Hug Your Kids

In the past week, I have learned of two families dealing with devastating issues involving their teenage sons:  one a tennis family, the other a football family.  In both cases, the issue surfaced seemingly from nowhere to turn the families upside down and inside out.  The road to recovery will be long for both of them.  It will involve anger, frustration, perseverance, and, above all, belief.  My heart is breaking for both of them.

First the football story . . . At a prominent private school here in Atlanta, a 17-year-old member of the high school’s varsity football team was arrested and is being held without bail for sexually assaulting a classmate in the gym shower.  He is from a “good” family.  I have friends who are friends with his parents – they are just like the rest of us, doing the best job they can at this parenting thing.  Their son, in the company of some teammates, made a grave – GRAVE – error in judgement.  The victim is going to be okay physically, but may never recover emotionally.  According to our local newspaper, the charge against this young man is one of the more serious criminal offenses under Georgia law, one of the so-called “seven deadly sins” for which there is no parole unless the sentence is life.  A conviction carries a punishment of 25 years to life in prison.  In other words, if convicted – and even if NOT convicted – this young man’s life as he knows it is over.  This incident will follow him and his family the rest of their lives.

And the tennis story . . . In Tennessee, a 17-year-old 5-Star high school senior who had recently committed to play at the University of Tennessee next year was diagnosed with Ewings Sarcoma, a rare form of bone cancer.  He had been complaining of back pain, and once it got too severe to tolerate, was admitted to the hospital for testing.  Sadly, the tests confirmed that he had cancer.  His first course of chemotherapy is underway and will last 29 weeks.  Thanks to the power of social media, his story has been shared and his family is receiving support from all over the world.  His mom reported that he got a signed autographed picture of Andy Roddick from Babolat that is hanging above his bed, reminding him of how important the “grind game” will be.  He is literally now fighting for his life.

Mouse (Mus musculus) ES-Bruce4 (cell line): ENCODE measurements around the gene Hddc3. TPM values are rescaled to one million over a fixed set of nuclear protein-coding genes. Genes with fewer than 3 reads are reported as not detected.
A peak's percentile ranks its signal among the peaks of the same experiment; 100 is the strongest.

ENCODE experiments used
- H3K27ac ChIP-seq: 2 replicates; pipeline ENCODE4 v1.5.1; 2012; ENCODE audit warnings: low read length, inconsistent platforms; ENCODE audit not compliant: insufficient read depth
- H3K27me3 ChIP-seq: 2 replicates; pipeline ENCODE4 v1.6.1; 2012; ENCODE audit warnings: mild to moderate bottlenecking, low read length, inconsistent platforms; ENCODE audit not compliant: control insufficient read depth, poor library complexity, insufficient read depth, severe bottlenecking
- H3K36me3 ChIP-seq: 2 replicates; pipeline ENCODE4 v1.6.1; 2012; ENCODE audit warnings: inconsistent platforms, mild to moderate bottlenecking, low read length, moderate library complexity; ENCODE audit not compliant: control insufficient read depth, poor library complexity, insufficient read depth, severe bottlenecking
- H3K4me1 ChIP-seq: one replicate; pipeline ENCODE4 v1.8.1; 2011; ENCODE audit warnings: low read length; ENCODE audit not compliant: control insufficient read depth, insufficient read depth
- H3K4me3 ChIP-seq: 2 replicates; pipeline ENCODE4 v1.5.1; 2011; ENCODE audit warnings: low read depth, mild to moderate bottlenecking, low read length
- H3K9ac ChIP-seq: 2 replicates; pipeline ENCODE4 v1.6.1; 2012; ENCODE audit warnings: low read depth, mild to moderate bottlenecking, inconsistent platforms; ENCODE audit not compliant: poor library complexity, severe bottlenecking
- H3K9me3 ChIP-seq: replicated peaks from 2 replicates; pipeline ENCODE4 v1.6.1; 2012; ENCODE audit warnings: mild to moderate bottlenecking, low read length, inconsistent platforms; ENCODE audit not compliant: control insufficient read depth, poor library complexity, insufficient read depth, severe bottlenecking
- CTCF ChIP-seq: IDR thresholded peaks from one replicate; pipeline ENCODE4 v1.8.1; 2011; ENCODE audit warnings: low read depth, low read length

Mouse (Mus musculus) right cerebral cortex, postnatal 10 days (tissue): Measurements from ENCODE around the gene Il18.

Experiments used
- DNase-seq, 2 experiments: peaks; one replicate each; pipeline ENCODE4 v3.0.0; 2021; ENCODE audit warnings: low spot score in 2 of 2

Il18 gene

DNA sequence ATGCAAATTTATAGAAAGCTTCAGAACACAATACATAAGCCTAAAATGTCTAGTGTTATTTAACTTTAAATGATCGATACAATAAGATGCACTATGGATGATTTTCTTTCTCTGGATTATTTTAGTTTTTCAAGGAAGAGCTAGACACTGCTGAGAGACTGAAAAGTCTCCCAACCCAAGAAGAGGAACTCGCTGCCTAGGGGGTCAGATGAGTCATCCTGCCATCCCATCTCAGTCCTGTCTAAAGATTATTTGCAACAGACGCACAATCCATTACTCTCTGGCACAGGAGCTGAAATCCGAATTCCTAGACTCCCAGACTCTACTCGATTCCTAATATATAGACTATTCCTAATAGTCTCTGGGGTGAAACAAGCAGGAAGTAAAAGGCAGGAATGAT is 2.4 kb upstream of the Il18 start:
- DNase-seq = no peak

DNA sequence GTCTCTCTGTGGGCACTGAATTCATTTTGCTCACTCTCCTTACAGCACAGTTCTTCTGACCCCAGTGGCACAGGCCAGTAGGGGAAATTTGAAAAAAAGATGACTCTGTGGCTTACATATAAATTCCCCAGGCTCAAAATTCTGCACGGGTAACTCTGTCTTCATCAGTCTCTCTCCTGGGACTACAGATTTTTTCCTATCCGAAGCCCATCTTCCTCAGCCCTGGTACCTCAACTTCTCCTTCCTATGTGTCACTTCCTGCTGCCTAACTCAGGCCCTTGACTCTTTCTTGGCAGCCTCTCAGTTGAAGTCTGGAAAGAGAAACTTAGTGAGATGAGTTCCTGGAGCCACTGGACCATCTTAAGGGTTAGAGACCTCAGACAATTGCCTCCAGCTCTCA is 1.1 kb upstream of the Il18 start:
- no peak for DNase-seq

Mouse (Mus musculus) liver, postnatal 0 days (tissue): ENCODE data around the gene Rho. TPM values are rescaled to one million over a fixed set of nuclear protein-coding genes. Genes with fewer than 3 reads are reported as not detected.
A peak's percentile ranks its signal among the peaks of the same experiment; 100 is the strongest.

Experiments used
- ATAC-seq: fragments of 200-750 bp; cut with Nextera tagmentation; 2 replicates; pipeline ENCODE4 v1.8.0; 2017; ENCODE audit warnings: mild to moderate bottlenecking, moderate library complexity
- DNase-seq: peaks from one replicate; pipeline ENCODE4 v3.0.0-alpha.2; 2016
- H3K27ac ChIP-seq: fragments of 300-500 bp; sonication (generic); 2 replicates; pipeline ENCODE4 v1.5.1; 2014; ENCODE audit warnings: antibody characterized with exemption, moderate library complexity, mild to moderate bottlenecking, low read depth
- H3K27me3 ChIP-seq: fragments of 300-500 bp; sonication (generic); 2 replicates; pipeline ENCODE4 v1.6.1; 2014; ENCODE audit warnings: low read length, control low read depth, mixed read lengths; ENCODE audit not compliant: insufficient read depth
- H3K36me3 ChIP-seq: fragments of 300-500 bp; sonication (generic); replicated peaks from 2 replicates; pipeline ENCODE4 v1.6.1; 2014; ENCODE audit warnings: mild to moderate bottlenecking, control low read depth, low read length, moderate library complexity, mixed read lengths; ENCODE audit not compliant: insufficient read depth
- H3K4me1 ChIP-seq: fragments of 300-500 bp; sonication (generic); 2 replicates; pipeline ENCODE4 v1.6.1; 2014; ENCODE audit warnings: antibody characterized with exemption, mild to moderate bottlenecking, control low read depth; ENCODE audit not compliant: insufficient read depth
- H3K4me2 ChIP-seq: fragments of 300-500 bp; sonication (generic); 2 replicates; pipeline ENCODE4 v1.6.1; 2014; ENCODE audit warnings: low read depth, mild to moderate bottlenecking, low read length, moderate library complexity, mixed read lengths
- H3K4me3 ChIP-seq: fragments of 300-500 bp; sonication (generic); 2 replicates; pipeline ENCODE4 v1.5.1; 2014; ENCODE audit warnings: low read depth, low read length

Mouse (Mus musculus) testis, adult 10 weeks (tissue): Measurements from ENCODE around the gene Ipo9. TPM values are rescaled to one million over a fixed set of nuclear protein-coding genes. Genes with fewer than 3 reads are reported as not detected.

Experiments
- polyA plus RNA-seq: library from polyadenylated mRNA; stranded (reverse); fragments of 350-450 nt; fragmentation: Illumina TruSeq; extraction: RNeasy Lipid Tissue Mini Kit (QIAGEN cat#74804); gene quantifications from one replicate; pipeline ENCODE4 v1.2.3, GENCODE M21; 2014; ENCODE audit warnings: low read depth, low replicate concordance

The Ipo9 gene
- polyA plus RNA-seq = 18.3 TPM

I share these stories with you not because I’m trying to scare you but because sometimes we all need a reminder to hug our kids.  To appreciate them.  To shower them with love.  To support their goals and dreams.  To laugh with them.  To cry with them.  To tell them how much we love them.

Life is short.  Tragedy can strike at any time.  We have to savor our time with our children, giving them a foundation of strength.  Just.  In.  Case.

As the mother of the Tennessee boy shared on the family’s CaringBridge page, “Even though I have moaned and groaned over the years about the time, energy and $ we have spent on junior tennis, Sean will totally reap the rewards of this experience now.   He will have to have goals, overcome adversity, learn to be coached (the Dr.’s), be mentally strong, and fight his pants off…all the while staying positive.  So, I am now totally grateful of our tennis experience and wouldn’t change it for the world.  The life skills learned in junior tennis will prove to be invaluable.”

Please join me in sending prayers, healing thoughts, and positive energy to these two families.  Both are battling.  Both will continue to battle for quite some time.  There, but for the grace of God . . .

Please.  Don’t forget to hug your kids.

College Players Soar at US Open

With all the proposed changes NCAA is trying to make, you would think there was a problem with US college tennis.  This first week of the US Open is proving otherwise.